Shaw's father had contributed money to the farm and was close personal friends with George Ripley, the founder.  So it wasn't surprising that the family also spent much of their time there, sharing the company of such notables as Emerson and Nathaniel Hawthorne.  While living in West Roxbury, Shaw attended the primary school of Miss Mary Peabody. In 1846, the family moved to Staten Island so that Robert's mother could be near her personal physician.  Robert was sen to a small private school, and a year later, although the family was Unitarian, to St. John's College Roman Catholic School at Fordham.  From that school he wrote  "I wish you hadn't sent me here while you are on the island, because I want to be there, and now I have to stay at this old place.  I'm sure I shan't want to come here after vacation for I hate it like everything."  In September he ran away from school and came home, but his father took him right back again.  His mother worried about his apparent rebellious streak, and asked him to write her every week, but Robert would have none of it.  "I don't want to write every week, it's too much trouble, and I shall only write when I want something.  If you think I'm sick when I don't write, you can send for me to come and tell you..." In January of 1851, the family sailed for Europe and Rob spent the summer in Switzerland.  In the fall, he was sent to the school of M. Roulet in Neuchatel and spent two years reading novels and plays in English and French, and playing the violin.  He then went on to study in Italy for a year and when he was 16 (1854), he left his family to study in Hanover, Germany.  Before returning to America with some young friends in 1855, he made a tour through Norway and Sweden.  He entered Harvard College at the opening of the August 1856 term, becoming a member of the famous fighting class of 1860.  He was a member of the Freshman Boat Club, and also a member of the Debating Society.  He played football with the Freshmen, walked the byways of Cambridge with his classmates and went skating at Fresh Pond.  His sister Susie, born next after him, was attending school in Cambridge and he visited her there often.  He did not graduate from Harvard, but left the school after completing his junior year in order to take advantage of an offer from his uncle, Henry P.Sturgis, of a clerkship in his mercantile offices in New York. Although he liked the bustle of the city and all it offered, he never much enjoyed his new position, feeling he had no knack for trade. During the summer of 1860, Shaw's interest in politics peaked.  Abe Lincoln was running for President and it is more than likely that Robert cast his first and only ballot for the Republican candidate.  With Lincoln's election came the secession of South Carolina and the threat of hostilities between the north and the south.  On April 5th, just one week before Fort Sumter was fired on, Robert penned the following to his sister Susie  "We have exciting news today from the South.  It is now almost certain that Mr. Lincoln is going to re-enforce the United States forts, and in that case the Southerners will almost surely resist...For my part I want to see the Southern States either brought back by force, or else recognized as independent."  So he wouldn't be left behind if war did break out, he joined the 7th Regiment of the New York State Militia.  On the morning of April 12th, a mortar was fired from Fort Johnson, S.C., exploding directly above Fort Sumter.  This signaled the beginning of the war.  Three days later, Lincoln called for 75,000 men to rush to the defense of the nation's Capitol.  New York's 7th was one of the first to respond.  Shaw's parents had traveled to Nassau and Havana in March, and at the time of his departure, they were still abroad.  Before he left, he wrote his father  "When you get home you will hear why I am not here to receive you...We go off tomorrow afternoon, and hope to be in Washington the following day.  I want very much to go, and with me, as with most others, the only hard part is leaving our  friends..."  To his mother he wrote  "We all feel that, if we can get to Washington before Virginia begins to make trouble, we shall not have much fighting...The Massachusetts men passed through New York this morning...Won't it be grand to meet the men from all the states, East and West, down there ready to fight for the country, as the old fellows did in the Revolution?"  To his sister Susie  "You mustn't think, dear Sue, that any of us are going to be killed; for they are collecting such a force there that an attack would be insane, that is, unless the Southerners can get their army up in an impossibly short space of time."  The next day, the unit marched through the streets of New York City on their way to the ferry, which would carry them to the New Jersey train depot.  One man who marched with Shaw wrote of that day  "It was worth a life, that march. Only one who passed, as we did, through that tempest of cheers, two miles long, can know the terrible enthusiasm of the occasion.  I could hardly hear the rattle of our own gun carriages, and only twice the music of our band came to me, muffled and quelled by the uproar."  From New Jersey, they traveled to Philadelphia.  The original plans had been for the regiment to march through Baltimore, but due to the attack there on members of the 6th Massachusetts just days before, it was decided that the 7th New York would board steamers and land at Annapolis.  From Annapolis, they were transported by rail into Washington.  Some companies of the 7th were quartered at Willard's, Brown's and the National Hotel, but Shaw's company, with a few others, was assigned living quarters in the House of Representatives.  He wrote, "I have no doubt that we are the best-behaved Congress that has been in session for a good while..."  The following day, the regiment was sworn into service in the presence of Abraham Lincoln.  All things considered, Shaw's duty was fairly pleasant.  He stood guard, did his share of a private's menial chores, and during his spare time, walked around the city.  On April 30th, he accompanied Rufus King, a fellow private, to visit Secretary of State William H. Seward. King's father was president of Columbia College and when he expressed a desire to meet the President, Seward gave him a note and sent them on the their way.  Of his meeting with Lincoln, Shaw wrote the following  "After waiting a few minutes in an antechamber, we were shown into a room where Mr. Lincoln was sitting at a desk perfectly covered with papers of every description.  He got up and shook hands with us both, in the most cordial way, asked us to be seated, and seemed quite glad to have us come.  It is really too bad to call him one of the ugliest men in the country, for I have seldom seen a pleasanter or more kind-hearted looking one, and he has certainly a very striking face..." While in Washington, Robert had decided to stay in the army and applied for a permanent commission in a Massachusetts regiment.  On May 11th, 1861, he received a commission as second lieutenant in the 2nd Massachusetts Volunteer Infantry.  He left the 7th and traveled north. Shaw arrived at Camp Andrew in West Roxbury for training on May 18th. The 2nd Massachusetts would be the first and only unit to camp and train on the grounds of the former Brook Farm site.  Robert must have felt very much at home in his old neighborhood.  On the 8th of July, the unit left for Boston and paraded through the streets before embarking for Martinsburg, Va.  From there they marched toward Charlestown, where only two years before, John Brown had been tried and hung.  On the morning of July 18th, the 2nd Massachusetts marched into Harper's Ferry.  One of Robert's duties during these idle days was to apprehend runaway slaves and return them to their masters.  He found this duty painful, but felt bound by government policy.  During his free time, he scoured the area and enjoyed the beautiful scenery. In late July, the unit left Harper's Ferry and marched over to Maryland Heights...just a stone's throw away. During his idle hours, his thoughts strayed  to a young girl he had met just months before...Anna Kneeland Haggerty (Annie), was a close friend with Robert's sister Susie.  Robert had taken her to the opera earlier in the year and couldn't get her out of his mind. On August 19th, Shaw heard for the first time the sound of hostile musketry and members of the 2nd exchanged fire with Rebel cavalrymen.  The unit spent the remaining time escorting wagon trains, guarding bridges and fords, conducting drills and inspections, and performing picket duty.  On August 20th, the regiment was ordered to head east and join up with the main body of General Nathaniel Banks's Corps at Darnestown.  For nearly two months, the 2nd remained idle and Robert kept himself busy with company paperwork, drills and reading his favorite books.  Late on October 22nd, the 2nd was ordered to march.  The Brigade of Colonel Edward Baker was said to be in trouble at a place called Ball's Bluff.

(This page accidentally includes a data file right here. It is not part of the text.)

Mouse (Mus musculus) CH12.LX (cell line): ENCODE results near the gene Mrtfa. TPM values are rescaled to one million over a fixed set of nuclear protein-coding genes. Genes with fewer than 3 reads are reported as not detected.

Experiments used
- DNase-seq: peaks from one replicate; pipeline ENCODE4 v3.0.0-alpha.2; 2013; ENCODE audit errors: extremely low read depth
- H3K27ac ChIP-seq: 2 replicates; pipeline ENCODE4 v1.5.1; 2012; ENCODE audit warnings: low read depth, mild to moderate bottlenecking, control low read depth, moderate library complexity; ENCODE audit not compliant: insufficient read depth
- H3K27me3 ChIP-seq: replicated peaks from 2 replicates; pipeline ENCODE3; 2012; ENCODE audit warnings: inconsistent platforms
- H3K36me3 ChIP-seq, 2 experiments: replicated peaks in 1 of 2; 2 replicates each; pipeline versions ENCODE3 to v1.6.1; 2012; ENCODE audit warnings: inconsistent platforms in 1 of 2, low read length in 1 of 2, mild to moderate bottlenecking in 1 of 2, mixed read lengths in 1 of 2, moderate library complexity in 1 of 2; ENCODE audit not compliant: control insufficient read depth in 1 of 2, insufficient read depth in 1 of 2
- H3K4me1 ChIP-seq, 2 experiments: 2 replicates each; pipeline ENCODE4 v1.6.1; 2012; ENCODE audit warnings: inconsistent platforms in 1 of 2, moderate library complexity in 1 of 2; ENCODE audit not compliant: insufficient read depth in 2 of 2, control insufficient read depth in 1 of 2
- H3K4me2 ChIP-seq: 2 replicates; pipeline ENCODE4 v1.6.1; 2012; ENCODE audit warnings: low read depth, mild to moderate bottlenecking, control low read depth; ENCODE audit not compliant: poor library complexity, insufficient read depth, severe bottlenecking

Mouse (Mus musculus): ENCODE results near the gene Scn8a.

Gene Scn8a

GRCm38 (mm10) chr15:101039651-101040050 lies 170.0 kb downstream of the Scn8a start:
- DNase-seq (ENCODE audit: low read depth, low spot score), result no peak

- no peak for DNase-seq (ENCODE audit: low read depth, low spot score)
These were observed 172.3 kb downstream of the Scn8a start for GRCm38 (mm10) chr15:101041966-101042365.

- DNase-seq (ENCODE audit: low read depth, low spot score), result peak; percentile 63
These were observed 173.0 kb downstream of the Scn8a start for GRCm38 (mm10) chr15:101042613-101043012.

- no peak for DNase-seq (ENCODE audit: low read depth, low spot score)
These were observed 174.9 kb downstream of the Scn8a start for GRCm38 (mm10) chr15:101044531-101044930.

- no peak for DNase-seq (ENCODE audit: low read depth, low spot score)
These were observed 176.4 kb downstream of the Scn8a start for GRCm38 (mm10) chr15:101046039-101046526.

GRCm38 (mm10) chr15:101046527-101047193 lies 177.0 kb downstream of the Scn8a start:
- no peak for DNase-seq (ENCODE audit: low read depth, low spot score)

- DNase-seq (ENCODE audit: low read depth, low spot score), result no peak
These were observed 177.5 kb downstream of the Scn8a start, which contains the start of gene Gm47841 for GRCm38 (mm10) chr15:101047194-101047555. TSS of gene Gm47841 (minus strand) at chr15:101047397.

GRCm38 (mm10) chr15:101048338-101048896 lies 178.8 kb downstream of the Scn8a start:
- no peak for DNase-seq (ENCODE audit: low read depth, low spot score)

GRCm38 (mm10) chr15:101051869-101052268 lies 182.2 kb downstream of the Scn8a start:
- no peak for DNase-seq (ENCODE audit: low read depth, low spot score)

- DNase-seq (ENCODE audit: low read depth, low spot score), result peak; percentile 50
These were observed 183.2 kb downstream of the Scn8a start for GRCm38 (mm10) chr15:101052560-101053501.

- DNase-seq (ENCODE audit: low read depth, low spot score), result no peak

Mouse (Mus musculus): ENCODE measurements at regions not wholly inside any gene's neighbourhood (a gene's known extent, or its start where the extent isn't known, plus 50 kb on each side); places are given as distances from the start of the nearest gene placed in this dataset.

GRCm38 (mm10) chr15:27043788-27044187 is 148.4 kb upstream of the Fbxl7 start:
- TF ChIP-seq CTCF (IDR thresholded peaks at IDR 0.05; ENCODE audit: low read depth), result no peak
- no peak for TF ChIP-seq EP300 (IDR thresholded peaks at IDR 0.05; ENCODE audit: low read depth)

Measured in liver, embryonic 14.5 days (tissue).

By the time they got there, the battle was over and the Federal forces licking their wounds.  They had been routed by a superior Confederate force.  Among the units involved were the 15th and 20th Massachusetts.  Robert found several of is friends lying wounded, among them Oliver Wendell Holmes, Jr., who had a ball through his leg and one through his lungs.  Holmes would survive and later serve as Supreme Court justice.  Thanksgiving, Christmas and New Year's were spent quietly while the regiment held winter quarters in Frederick, Maryland.  During this time, Shaw's father visited him in camp, and  on one occasion, his sister Susie and Annie Haggerty.  In late February, the 2nd boarded trains and once again headed for Charlestown.  This time they camped in the courthouse, and spent many hours reading through the trial records pertaining to John Brown.  In mid-March, McClellan lost his job and the Peninsula Campaign in eastern Virginia was beginning to unfold.  The regiment was soon ordered to march for Winchester to assist in driving Stonewall Jackson from the Valley. But when they got there, they found that Jackson had disappeared into the hills.  So the 2nd, in the lead of Banks's Corps, followed in pursuit.  Although there were frequent artillery brawls, no real skirmishes took place.  In May, Stanton ordered Banks's Corps be split with some regiments going to Frederick and others, of which the 2nd was a part, to march to Strasburg. During this month, Robert for the first time considered serving as an officer in a black regiment.  On the 19th he wrote his father  "You will be surprised to see that I am in Washington.  I came down with Major Copeland to see if I could assist him at all, in a plan he has made for getting up a black regiment.  He says, very justly, that it would be much wiser to enlist men in the North, who have had the courage to run away, and have enlist men in the North, who have had the courage to run away, and have already suffered for their freedom, than to take them all from contrabands at Port Royal and other places...Copeland wants me to take hold of the black regiment with him, if he can get permission to raise it, and offers me a major's commission in it."  From Washington, Shaw went to Staten Island for a brief visit, leaving for Winchester on May 23rd to rejoin his regiment.  While Robert was on his way back to his unit, Stonewall Jackson was launching his famous campaign into the Shenandoah Valley...one in which he would repeatedly assault and intimidate Banks's Corps, and finally drive them back across the Potomac.  Banks had hoped to summer in Strasburg, but Jackson had other plans for him.  With each assault, Banks was finally forced to order a retreat and the Corps moved south, halting at Kernstown to find a house to place the wounded.  Jackson continued pressing against the Federal line until the early hours of May 25th, when the Union outposts were driven in and a battle began.  As daylight came on, the Federal line broke and Banks's forces fell back through the streets of Winchester.  Along the main streets, they were harassed by Confederate soldiers firing at them from parallel streets.  Adding to the difficulty was the fact that many civilians had armed themselves and were firing at the Yankees from their windows and doorways.  Here Shaw's company commander, Captain Mudge (who would later be killed at Gettysburg), was wounded in street fighting.  Shaw's life would also be spared that day...by his gold watch which turned aside a rifle bullet.  "The ball would undoubtedly have entered my stomach, and as it was, bruised my hip a good deal.  The watch was in the pocket of my vest, though I almost always carry it in my fob.  I felt a violent blow and a burning sensation in my side..." After the battle, Shaw reported that, in his company of fifty, one was filled, eight wounded and two taken prisoner in the retreat.  Banks's force as a whole was badly cut up, and he had to bring all his resources into play, to keep the retreat from becoming a full rout.  The 2nd Massachusetts brought up the retreat of the Corps, crossing back over the Potomac and camping up the river at Williamsport.  On June 10th, Banks's Corps crossed back into Virginia and once again marched through Winchester...this time with little problem from the civilians who hid in their houses.  Crossing the Blue Ridge at Front Royal, the 2nd ended up becoming part of the command of General John Pope.  In July, Shaw was offered a position on brigade commander General Gordon's staff, and he had accepted.  In August, the 2nd Massachusetts once again heard the sound of musketry at a place called Cedar Mountain.  Banks's Corps had once again been surprised by Jackson, and Gordon's Brigade was sent in to plug up a hole in the Federal line. Although the battle was decided in favor of Jackson, little was accomplished.  After the battle, Jackson withdrew his forces behind the Rapidan and would eventually defeat Pope at Second Bull Run.  The 2nd, which formed the extreme right of Pope's line at this battle would not see action however. On August 10th, Robert was promoted to Captain. On September 15th, the 2nd Massachusetts found themselves near Antietam Creek.  By this time, McClellan had been restored to his former post and the 2nd was part of his army.  The 2nd had been assigned to the 12th Corps and just that morning, they had received a new commander, General Mansfield.  Early in the morning of the 17th, the battle known as the most bloodiest day in the Civil War began near the Dunker Church. During the fight here, Shaw's men moved forward to a little orchard which was bound by a rail fence.  This area today is known as the east woods and sits on the flank to the famous cornfield, which changed hands so many times that day.  Finding themselves opposite an attacking foe, General Gordon ordered a cross fire on the enemy's line which "we soon discovered, did a great deal of execution, and saved the Third Wisconsin from being completely used up.  It was the prettiest thing we have ever done, and our loss was small..."  Mansfield's Corps advanced through the cornfield, driving the Rebels before them. Of the site that met him, Shaw wrote  ..."such a mass of dead and wounded men, mostly Rebels...I never saw before; it was a terrible sight, and our men had to be very careful to avoid treading on them; many were mangled and torn to pieces of artillery, but most of them had been wounded by musketry fire.  We halted right among them and the men did everything they could for their comfort, giving them water from their canteens and trying to place them in easy positions...We heard about this time that General Mansfield was mortally wounded.  He has been with us only three days but everyone liked him..."  Antietam would be a series of battles that would end in more of a draw than any Union success, however, President Lincoln would use Lee's withdrawal as a reason to issue his Emancipation Proclamation.  Robert's reaction to the Proclamation was not one of anti-slavery, but one typical of the men in the field.  "So the Proclamation of Emancipation, has come at last, or rather its forerunner.  I suppose you are all very much excited about it.  For my part, I can't see what practical good it can do now.  Wherever our army has been there remain no slaves, and the Proclamation will not free them where we don't go...Jeff Davis will soon issue a proclamation threatening to hang every prisoner they take, and will make this a war of extermination." Early in October, Robert was offered a place on the staff of his former tutor, Frank Barlow.  He declined as he preferred to command his own company.  The winter was spent in paper work and domestic chores, drilling, keeping warm and taking furloughs home.  Sometime in the fall, while in camp at Sharpsburg, Robert proposed to Annie Haggerty by mail.  Because Annie had requested that Robert burn all of her letters, it is unknown what her immediate response was.  On December 10th, the 2nd moved to Stafford Courthouse.  Shortly after Christmas, Robert visited Annie and her mother at the Haggerty farm in Lenox, Massachusetts. Here for the first time, they discussed their future together and Annie promised herself to him.  Back in camp, he wrote his future wife  "I have thought a great deal of you--indeed almost all the time since I left Lenox-- and of my visit to you, especially the last part of it.  O, dear! you don't know how much I should like to see you again! On February 2nd, Robert's father received a letter from Massachusetts Governor Andrew, offering Robert the Colonelcy of the 54th Massachusetts Regiment, which was to be the first Negro regiment raised in the free states of the Northeast.  Norwood Penrose Hallowell, a Philadelphia born Quaker was offered the Lieutenant-Colonelcy and accepted.  Francis George hand delivered Andrew's offer to his son at camp in Virginia.  Robert's immediate response was to decline the offer.  However, after talking to several of his fellow officers, writing to Annie for  advice, and  receiving an overwhelming letter from his overbearing mother, Robert changed his mind.  On February 5th, he wired his father to destroy the letter of declination he had written and tell Andrew that he accepted the offer.  On hearing the news, his mother wrote  "God rewards a hundred-fold every good aspiration of his children, and this is my reward for asking [for] my children not early honors, but souls to see the right and courage to follow it. Now I feel ready to die, for I see you willing to give your support to the cause of truth that is lying crushed and bleeding." Robert arrived in Boston on February 15th and recruiting began in earnest.  On the 22nd, the first group of men were ordered to Camp Meigs at Readville, which sat on the Boston and Providence Railroad, just a few miles south of the city.  While Robert prepared the paperwork and interviewed prospective officers, Edward "Ned" Hallowell, brother of the new Lieutenant-Colonel, got down to the business of setting up camp and training the new recruits. On March 31st, Shaw was promoted to Major and on April 17th, Colonel of the first black regiment raised in the north.  On May 2nd, Robert Gould Shaw married Anna Kneeland Haggerty in The Church of the Ascension on Fifth Avenue and 10th Street in New York City.  They had decided to marry before the unit left Boston despite their parents' misgivings.  They spent their brief honeymoon at the Haggerty farm in Lenox, Massachusetts.  While there, he received a telegram from advising him that the Governor had plans of sending the unit off in less than three weeks.  "Oh how glum I feel," he had written his sister Josephine.  Also at this time, he learned that Norwood Hallowell would be staying behind to command the 55th Massachusetts, which would be formed from the overflow of men arriving to enlist.  His brother "Ned" was promoted to fill his vacant position in the 54th.  On May 18th, the regiment having reached is full complement of men, received their regimental flags from Governor Andrew.  Just prior to their departure to the south, they learned of the act recently passed by the Confederate Congress, whereby, "every white person being a commissioned officer, or acting as such, who, during the present war shall command Negroes or mulattoes in arms against the Confederate States, or who shall voluntarily aid Negroes or mulattoes in any military enterprise, attack or conflict in such service, shall be deemed as inciting servile insurrection, and shall if captured be put to death or be otherwise punished at the discretion of the court."  The rule also applied to every enlisted man in the regiment as well.  At 9 o'clock on the morning of May 28th, the 54th Massachusetts began their march through the streets of Boston on their way to the wharf.  All along the way, great crowds greeted the regiment.  Robert's family and his wife stood on the second-floor balcony of the Sturgis home on 44 Beacon Street.  Of that moment, his sister Ellen wrote  "I was not quite eighteen when the regiment sailed.  My mother, Rob's wife, my sisters and I were on the balcony to see the regiment go by, and when Rob riding at its head, looked up and kissed his sword, his face was as the face of an angel and I felt perfectly sure he would never come back."  Upon arriving at Battery Wharf, only family and friends were allowed to stay with the soldiers as they awaited boarding their transport, the De Molay.  A few days later he wrote "Truly I ought to be thankful for all my happiness and success in life so far; and if the raising of colored troops proves such a benefit to the country and to the blacks...I shall thank God a thousand times that I was led to take my share in it."  About 2 p.m. on June 3rd, the transport steamed into the port of Hilton Head, which was Headquarters for the Department of the South.  Here, Robert was to report to General Hunter.  After Hunter reviewed the regiment on board the De Molay, they were ordered to Beaufort.  In one of the fields of an unworked plantation, the 54th made their first bivouac on southern soil.  A day or so later, Robert met Colonel James Montgomery, of the 2nd S.C. Volunteers, consisting of contraband soldiers. From Beaufort, the 54th sailed onto St. Simon's Island, setting up camp at Pike's Bluff near Frederica.  On June 10th and 11th, the 54th took part in a expedition that would leave Robert angry and upset.  Montgomery had planned to capture the town of Darien, Georgia, but his plans also extended to the burning and looting of the town.  It was this action that had left Shaw so enraged. Only one company of the 54th was involved in the actual firing of the town, and that is because Montgomery specifically ordered them out.  The remaining companies of the 54th, along with their Colonel stood by in the public square and watched the sad happenings take place.  The next day, back at the Pike's Bluff camp, Robert wrote his wife, the Adjutant General of the Department and Governor Andrew.  He was determined to learn if Montgomery had acted on his own, or been under orders from General Hunter.  When news of the raid reached the north and President Lincoln, Hunter was removed from his post and replaced by General Quincy A. Gilmore.  Gilmore was planning on attacking the outer defenses of Charleston, and he would start with the capture of Morris Island. Montgomery and Shaw's regiments would be part of a brigade under General George C. Strong.  On June 23rd, the regiment sailed for St. Helena Island where camp was made.  June 30th, the unit was mustered for pay and here they learned that the government would not adhere to the terms of their enlistment.  Instead of the promised $13 per month as white troops, the men of the 54th were told they would receive $10, minus another $3 for clothing.  Robert immediately sat down and wrote his family and Governor Andrew regarding this discriminatory act.  The pay issue would finally be resolved almost 18 months later...much too late for the unit's young Colonel to see it. As the days passed, Shaw began to feel that his regiment would never see action before the war ended.  On July 6th, he wrote to General Strong expressing his disappointment at having been left behind.  "It seems to me quite important that the colored soldiers should be associated as much as possible with white troops, in order that they may have witnesses beside their own officers to what they are capable of doing.  I trust that the present arrangement is not permanent."